Last updated on January 22, 2020
A Russian translation of this post is available here.
~/.inputrc is the user configuration file of GNU readline (), which provides customizable command line user interfaces for many important interactive programs, such as Bash and Python interactive shell. However, many of its useful features are disabled by default. In this post, we will walk through a decent
~/.inputrc file to release the power of readline.
Last updated on September 18, 2017
ls command is a command to list files on a UNIX-like system. It is probably one of the most used command. However, a plain
ls command without any polishing may look really “plain”. Here, we will slightly configure this command to make it more usable:
- More colorful output
- Automatic pagination for long file lists
- File type indication
- Human readable sizes
- Natural ordering of files
ls before configuration
ls after configuration
Last updated on December 10, 2016
In both bash and zsh, there are multiple methods to check whether a command exists. In this post, a set of speed tests will be performed on them to find the fastest way in each of the two shells (NOT to compare the two shells). We will test 5 different methods (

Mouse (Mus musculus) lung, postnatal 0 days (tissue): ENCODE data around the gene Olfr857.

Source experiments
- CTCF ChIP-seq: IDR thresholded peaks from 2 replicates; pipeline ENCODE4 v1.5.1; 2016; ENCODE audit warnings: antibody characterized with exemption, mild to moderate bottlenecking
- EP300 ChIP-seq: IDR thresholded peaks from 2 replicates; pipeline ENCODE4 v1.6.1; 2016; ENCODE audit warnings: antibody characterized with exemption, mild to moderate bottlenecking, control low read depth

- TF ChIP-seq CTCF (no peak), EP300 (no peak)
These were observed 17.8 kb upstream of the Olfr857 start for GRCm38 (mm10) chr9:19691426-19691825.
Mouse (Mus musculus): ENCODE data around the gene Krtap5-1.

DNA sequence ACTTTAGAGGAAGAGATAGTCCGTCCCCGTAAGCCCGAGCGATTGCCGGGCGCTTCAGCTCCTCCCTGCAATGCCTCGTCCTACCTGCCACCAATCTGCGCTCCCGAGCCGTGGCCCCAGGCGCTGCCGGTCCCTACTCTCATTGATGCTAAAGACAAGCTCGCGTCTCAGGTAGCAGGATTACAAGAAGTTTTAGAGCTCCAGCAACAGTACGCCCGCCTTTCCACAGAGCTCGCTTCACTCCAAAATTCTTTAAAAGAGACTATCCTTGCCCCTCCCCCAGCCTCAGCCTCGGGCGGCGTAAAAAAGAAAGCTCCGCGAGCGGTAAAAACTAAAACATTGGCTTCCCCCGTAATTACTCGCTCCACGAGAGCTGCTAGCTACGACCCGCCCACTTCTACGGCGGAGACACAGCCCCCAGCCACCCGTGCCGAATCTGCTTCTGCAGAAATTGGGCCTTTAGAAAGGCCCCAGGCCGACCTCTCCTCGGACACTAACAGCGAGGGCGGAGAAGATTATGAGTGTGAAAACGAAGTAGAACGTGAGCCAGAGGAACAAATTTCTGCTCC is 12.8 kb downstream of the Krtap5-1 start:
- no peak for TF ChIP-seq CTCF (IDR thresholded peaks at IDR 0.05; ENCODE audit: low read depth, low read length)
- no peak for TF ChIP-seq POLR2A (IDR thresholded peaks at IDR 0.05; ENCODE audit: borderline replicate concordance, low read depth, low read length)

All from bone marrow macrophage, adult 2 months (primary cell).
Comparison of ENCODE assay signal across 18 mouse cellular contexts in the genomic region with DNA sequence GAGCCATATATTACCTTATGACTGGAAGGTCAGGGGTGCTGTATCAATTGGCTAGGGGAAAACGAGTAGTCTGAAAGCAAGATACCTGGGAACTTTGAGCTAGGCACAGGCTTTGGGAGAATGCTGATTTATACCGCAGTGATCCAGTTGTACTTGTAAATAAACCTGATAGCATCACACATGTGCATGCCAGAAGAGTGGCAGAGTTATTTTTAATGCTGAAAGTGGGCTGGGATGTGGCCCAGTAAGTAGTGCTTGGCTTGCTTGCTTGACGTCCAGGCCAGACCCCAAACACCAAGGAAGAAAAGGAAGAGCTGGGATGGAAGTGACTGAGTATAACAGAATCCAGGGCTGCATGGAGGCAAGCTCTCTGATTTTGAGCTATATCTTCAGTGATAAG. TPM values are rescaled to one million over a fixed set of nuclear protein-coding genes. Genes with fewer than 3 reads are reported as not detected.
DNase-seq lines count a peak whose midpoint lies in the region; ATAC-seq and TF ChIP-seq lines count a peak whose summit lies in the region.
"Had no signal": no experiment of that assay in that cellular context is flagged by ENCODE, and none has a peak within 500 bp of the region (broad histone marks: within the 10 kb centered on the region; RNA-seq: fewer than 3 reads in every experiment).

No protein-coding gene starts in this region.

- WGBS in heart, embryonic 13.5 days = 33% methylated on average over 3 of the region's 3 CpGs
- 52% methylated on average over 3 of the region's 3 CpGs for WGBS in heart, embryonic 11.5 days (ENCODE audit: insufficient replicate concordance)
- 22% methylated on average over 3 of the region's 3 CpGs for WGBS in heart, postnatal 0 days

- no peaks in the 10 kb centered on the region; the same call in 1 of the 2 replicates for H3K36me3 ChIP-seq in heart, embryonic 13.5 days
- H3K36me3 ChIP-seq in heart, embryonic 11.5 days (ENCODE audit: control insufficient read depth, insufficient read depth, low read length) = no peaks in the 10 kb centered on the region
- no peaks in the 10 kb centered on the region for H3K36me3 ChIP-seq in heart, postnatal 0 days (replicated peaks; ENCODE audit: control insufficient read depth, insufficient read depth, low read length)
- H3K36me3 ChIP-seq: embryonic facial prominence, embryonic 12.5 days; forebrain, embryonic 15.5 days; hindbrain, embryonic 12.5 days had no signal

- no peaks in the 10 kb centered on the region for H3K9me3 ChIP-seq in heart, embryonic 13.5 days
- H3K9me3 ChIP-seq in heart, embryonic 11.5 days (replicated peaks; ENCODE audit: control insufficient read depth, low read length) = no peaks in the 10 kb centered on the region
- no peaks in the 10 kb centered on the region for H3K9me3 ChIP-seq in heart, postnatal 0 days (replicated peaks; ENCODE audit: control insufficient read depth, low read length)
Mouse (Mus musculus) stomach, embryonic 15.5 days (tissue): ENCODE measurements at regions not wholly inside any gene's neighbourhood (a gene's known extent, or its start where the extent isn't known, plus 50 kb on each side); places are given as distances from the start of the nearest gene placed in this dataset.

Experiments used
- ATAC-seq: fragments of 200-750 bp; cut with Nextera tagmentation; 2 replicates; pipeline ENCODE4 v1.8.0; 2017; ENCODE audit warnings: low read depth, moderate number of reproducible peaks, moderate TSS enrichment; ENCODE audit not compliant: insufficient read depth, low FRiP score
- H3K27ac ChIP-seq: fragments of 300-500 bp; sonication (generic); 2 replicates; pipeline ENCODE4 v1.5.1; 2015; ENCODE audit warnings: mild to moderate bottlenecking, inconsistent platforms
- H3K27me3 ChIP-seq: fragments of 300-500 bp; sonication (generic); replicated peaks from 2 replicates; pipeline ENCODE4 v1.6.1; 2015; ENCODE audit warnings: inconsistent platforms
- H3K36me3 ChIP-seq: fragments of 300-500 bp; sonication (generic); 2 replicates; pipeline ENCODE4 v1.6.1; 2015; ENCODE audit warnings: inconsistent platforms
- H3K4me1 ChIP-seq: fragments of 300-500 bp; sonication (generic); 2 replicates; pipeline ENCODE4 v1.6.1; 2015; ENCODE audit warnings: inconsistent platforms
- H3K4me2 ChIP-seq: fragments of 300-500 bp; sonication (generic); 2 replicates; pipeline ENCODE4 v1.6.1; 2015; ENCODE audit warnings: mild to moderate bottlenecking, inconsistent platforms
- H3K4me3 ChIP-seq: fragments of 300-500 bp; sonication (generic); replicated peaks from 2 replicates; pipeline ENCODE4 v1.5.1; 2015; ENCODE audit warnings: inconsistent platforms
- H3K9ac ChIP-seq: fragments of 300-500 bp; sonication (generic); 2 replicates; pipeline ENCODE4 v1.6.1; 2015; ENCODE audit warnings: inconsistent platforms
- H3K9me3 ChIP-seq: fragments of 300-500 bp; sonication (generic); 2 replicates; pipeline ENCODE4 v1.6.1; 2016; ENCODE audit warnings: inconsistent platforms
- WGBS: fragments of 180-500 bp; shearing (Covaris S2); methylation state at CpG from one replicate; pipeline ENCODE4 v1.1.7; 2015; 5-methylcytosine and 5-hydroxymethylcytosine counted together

foobar is the command to test for existence in the list):
type foobar &> /dev/null
hash foobar &> /dev/null
command -v foobar &> /dev/null
which foobar &> /dev/null
(( $+commands[foobar] )) (zsh only)
All the methods listed above will have a return status of zero if the command
foobar exists, otherwise non-zero. That is, after replacing
testing-command by any of the commands listed above, you can test the existence of the command
foobar by executing
testing-command && echo exist || echo non-exist.
Throughout this post,
ls will be the command that is used for testing existence, which does exist on the system which runs the tests. The test environment is Debian Jessie with bash 4.3.30 and zsh 5.0.7 on Intel Xeon processor E3-1240 v3 (8 MB Cache, 3.4 GHz). The test scripts are also available at the end of the post.